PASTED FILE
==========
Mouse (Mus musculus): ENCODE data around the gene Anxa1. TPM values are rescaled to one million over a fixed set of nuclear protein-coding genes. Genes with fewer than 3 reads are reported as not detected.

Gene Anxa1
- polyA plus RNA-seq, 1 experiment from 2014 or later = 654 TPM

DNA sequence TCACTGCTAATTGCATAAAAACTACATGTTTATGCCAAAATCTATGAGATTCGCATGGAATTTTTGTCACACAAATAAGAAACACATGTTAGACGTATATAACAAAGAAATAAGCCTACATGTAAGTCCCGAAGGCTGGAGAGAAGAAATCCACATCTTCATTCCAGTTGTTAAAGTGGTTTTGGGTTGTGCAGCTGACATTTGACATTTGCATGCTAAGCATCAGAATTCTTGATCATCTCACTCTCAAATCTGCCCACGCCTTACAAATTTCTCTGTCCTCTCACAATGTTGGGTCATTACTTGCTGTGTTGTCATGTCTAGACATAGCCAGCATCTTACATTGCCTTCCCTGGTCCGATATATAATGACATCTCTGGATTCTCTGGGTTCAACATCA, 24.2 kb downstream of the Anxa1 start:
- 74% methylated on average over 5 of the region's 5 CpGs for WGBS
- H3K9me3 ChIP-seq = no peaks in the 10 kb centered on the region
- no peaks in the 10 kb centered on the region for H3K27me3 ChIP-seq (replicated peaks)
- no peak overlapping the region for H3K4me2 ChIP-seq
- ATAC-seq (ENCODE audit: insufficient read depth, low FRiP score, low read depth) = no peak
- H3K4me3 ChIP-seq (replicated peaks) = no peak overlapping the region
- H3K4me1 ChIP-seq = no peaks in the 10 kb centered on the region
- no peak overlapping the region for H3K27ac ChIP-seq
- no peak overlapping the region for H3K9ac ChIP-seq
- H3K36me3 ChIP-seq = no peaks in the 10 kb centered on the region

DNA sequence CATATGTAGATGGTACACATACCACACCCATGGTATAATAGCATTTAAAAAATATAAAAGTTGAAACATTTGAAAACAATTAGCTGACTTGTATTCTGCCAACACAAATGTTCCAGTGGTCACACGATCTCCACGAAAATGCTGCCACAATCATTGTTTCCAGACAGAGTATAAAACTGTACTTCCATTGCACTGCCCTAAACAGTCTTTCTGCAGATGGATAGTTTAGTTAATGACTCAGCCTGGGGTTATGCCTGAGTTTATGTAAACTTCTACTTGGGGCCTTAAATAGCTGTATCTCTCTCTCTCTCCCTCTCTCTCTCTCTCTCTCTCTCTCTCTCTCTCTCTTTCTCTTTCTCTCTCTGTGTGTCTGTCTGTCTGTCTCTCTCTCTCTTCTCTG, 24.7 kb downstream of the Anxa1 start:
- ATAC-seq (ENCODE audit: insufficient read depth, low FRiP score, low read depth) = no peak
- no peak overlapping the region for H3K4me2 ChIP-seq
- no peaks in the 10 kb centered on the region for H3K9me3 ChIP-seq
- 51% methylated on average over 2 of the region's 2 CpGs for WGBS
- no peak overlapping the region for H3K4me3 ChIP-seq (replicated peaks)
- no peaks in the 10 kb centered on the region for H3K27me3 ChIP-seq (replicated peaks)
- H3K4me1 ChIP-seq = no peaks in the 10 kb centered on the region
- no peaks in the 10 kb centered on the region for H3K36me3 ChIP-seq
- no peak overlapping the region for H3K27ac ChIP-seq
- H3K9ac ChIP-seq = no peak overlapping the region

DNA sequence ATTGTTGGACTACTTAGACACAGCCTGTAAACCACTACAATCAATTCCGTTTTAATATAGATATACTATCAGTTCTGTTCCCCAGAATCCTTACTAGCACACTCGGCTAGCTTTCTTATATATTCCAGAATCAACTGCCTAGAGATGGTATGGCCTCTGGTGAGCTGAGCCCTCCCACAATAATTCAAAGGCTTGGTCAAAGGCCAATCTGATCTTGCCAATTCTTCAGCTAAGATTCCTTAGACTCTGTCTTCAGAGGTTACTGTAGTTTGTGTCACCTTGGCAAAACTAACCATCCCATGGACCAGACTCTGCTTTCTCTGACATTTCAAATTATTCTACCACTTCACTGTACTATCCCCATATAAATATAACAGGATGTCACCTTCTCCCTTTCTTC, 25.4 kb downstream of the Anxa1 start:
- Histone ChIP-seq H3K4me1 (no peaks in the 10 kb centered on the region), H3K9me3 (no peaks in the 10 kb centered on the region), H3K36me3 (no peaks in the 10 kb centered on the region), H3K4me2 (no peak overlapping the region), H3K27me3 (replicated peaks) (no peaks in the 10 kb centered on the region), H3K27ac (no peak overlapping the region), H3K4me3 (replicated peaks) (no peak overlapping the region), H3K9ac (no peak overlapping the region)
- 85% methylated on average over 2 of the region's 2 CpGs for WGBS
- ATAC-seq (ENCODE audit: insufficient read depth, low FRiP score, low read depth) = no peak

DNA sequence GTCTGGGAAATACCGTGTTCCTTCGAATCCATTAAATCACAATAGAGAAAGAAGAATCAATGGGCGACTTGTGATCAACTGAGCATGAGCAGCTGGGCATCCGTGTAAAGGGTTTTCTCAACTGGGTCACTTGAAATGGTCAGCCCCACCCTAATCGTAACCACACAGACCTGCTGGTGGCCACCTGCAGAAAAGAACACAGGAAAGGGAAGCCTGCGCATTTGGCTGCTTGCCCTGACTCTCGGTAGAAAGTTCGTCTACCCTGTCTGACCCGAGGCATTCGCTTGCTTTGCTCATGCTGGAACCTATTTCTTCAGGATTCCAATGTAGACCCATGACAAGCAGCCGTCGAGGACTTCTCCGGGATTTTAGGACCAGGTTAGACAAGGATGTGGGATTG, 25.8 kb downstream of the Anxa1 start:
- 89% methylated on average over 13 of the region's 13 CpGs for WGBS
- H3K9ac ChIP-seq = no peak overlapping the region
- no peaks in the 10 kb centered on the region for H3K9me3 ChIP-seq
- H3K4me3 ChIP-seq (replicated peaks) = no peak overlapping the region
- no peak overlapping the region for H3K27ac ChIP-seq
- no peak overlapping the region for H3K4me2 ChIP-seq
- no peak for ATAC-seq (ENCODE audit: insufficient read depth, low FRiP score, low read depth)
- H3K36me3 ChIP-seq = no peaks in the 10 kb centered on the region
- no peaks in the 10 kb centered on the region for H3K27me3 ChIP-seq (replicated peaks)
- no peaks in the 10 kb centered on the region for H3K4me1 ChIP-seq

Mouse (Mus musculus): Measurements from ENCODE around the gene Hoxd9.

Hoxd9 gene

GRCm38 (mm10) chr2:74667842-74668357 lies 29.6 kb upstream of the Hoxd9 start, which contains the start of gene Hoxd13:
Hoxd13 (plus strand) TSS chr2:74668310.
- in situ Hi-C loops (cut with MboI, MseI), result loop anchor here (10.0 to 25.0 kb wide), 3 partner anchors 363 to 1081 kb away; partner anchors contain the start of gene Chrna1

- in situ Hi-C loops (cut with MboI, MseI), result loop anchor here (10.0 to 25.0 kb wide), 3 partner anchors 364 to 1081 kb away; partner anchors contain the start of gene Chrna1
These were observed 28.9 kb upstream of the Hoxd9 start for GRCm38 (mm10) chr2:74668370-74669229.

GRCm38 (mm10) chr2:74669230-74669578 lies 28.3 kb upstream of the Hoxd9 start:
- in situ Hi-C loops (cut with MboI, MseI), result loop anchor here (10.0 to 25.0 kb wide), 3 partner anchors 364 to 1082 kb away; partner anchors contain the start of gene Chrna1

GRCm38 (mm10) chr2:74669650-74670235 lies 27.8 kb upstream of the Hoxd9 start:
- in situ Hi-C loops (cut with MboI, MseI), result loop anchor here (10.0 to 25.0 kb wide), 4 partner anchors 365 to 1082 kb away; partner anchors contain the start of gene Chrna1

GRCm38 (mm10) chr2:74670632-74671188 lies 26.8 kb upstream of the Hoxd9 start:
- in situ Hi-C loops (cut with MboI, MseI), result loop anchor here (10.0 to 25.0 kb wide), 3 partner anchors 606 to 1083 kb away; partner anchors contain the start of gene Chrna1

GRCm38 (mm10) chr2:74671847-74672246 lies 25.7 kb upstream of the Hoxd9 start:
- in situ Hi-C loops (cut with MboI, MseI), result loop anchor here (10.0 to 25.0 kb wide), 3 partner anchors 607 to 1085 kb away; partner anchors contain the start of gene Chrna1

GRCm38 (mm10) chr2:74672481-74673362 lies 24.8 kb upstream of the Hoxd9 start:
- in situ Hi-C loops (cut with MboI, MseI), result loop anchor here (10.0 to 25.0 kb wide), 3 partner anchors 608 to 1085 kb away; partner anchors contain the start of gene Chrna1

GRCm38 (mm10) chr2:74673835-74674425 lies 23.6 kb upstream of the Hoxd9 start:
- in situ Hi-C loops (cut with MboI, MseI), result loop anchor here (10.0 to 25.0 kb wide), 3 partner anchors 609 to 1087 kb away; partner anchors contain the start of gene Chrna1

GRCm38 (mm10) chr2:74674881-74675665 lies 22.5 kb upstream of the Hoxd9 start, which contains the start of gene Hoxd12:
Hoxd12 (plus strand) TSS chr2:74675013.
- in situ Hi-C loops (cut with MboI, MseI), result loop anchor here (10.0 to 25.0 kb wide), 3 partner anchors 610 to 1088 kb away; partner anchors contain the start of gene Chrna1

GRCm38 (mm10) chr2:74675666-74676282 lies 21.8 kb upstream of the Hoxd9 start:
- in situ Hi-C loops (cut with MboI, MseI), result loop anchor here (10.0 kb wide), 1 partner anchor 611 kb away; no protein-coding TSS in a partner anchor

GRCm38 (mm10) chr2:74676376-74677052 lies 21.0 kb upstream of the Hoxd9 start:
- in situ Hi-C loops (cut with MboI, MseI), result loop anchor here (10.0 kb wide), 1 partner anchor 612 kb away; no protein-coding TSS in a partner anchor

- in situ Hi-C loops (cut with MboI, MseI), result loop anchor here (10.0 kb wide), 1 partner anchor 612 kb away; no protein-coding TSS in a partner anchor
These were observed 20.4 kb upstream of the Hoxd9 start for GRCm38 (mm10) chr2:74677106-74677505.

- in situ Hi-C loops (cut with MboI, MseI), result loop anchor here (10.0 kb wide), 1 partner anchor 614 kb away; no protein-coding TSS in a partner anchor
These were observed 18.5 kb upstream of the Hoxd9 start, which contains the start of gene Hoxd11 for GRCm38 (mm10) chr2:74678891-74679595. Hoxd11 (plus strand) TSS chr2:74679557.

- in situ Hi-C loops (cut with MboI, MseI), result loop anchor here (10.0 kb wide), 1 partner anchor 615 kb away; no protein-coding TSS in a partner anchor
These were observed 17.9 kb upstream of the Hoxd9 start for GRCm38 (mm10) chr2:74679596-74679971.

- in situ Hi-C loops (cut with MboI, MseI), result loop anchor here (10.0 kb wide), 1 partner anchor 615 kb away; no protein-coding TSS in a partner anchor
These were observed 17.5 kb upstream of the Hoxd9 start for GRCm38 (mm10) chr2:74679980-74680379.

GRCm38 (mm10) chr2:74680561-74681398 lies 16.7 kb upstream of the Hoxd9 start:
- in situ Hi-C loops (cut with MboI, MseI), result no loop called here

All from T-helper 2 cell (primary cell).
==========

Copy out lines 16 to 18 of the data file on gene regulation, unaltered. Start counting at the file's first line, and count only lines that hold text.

- ATAC-seq (ENCODE audit: insufficient read depth, low FRiP score, low read depth) = no peak
- no peak overlapping the region for H3K4me2 ChIP-seq
- no peaks in the 10 kb centered on the region for H3K9me3 ChIP-seq